AmerenUE says the plant would provide 2,500 new jobs with an annual payroll of $400 million for about five years during construction. The second reactor also would create at least 400 well-paying permanent Callaway County jobs with an annual payroll of $30 million. Callaway County residents also are elated that the project would produce an estimated $115 million annually in property taxes during construction and another $90 million each year after the plant begins operating.
This is a news story, which leads us to wonder how writer Don Norfleet knows how “elated” the residents are – maybe he really has the pulse of his neighbors, be we suspect editorializing. The numbers are reasonable, though, and good for the county.
However, AmerenUE has had to militate for a change in the law to bring about the new unit:
At issue is legislation introduced a few days ago that would repeal a 1976 law approved by a ballot initiative that prevents utilities from charging customers for power plants until after they are constructed.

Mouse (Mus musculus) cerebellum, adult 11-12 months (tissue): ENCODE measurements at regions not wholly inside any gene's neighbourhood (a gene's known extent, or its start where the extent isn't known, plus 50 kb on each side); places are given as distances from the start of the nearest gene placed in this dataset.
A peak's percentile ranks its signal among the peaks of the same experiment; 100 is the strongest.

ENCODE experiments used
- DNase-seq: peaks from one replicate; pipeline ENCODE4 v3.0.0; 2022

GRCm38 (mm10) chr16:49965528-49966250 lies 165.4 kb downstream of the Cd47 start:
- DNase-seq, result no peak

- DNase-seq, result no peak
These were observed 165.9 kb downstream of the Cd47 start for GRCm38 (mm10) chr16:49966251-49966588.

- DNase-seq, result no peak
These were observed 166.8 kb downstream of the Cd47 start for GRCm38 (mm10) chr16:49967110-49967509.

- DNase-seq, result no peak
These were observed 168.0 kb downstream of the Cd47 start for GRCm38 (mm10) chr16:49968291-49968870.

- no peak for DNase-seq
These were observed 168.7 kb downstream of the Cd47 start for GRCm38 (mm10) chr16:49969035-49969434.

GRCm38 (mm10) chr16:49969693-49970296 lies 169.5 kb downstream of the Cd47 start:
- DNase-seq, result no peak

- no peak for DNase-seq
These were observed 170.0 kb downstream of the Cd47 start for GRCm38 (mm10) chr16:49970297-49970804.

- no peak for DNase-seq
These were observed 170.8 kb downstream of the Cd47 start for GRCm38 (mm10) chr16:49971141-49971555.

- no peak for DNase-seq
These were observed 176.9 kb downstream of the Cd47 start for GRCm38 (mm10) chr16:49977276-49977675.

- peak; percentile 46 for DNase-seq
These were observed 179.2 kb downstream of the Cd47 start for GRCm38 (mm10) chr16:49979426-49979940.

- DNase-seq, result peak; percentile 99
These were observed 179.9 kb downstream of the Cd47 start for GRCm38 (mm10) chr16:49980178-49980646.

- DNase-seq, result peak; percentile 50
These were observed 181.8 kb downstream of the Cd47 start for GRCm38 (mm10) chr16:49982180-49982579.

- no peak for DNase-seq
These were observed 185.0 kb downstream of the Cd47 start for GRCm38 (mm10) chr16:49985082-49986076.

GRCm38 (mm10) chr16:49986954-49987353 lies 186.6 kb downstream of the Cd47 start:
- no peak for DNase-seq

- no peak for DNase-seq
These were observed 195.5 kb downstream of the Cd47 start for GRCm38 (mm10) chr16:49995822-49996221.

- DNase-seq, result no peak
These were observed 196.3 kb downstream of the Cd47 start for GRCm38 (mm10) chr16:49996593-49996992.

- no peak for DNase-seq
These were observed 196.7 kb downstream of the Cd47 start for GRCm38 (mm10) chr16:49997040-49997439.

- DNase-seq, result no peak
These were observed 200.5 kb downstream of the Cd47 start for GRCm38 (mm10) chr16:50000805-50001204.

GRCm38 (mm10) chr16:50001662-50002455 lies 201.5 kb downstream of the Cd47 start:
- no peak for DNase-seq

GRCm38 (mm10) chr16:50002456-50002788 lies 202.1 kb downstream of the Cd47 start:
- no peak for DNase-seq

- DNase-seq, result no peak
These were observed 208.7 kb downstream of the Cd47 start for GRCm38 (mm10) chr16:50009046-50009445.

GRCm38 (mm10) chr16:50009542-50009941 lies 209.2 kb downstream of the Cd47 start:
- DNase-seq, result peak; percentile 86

AmerenUE officials say they won't be able to build the plant if the law is not repealed and customers would be hit even harder with higher rate hikes if payments did not start until after construction was completed. Attracting financing with no immediate income stream in the current economy also would be questionable.
The reason for laws like this is to keep costs from running wild, but state commissions can presumably serve the same purpose. Where there is opposition to the new unit, it comes not from environmentalists, but from consumer activists – and that’s not due to the plant, or a problem with nuclear energy, but because they don’t want customers to be charged while the plant is being built.
But we wonder, nuclear or not, whether this is just a sign of the world that’s coming: as renewable energy sources ramp up and cap-and-trade legislation encourages non-renewable sources to ramp down, the result will certainly be some rugged bills coming through the mail – or energy credits to consumers – or state and federal subsidies. A mix of several of these, but an issue Missouri will likely be among the first to face. Let’s see how this does in the legislature and then follow it from there.
It’s called the Jefferson National Expansion Monument – inviting name, no? This is probably a state courthouse – the capital is in Jefferson City, not St. Louis.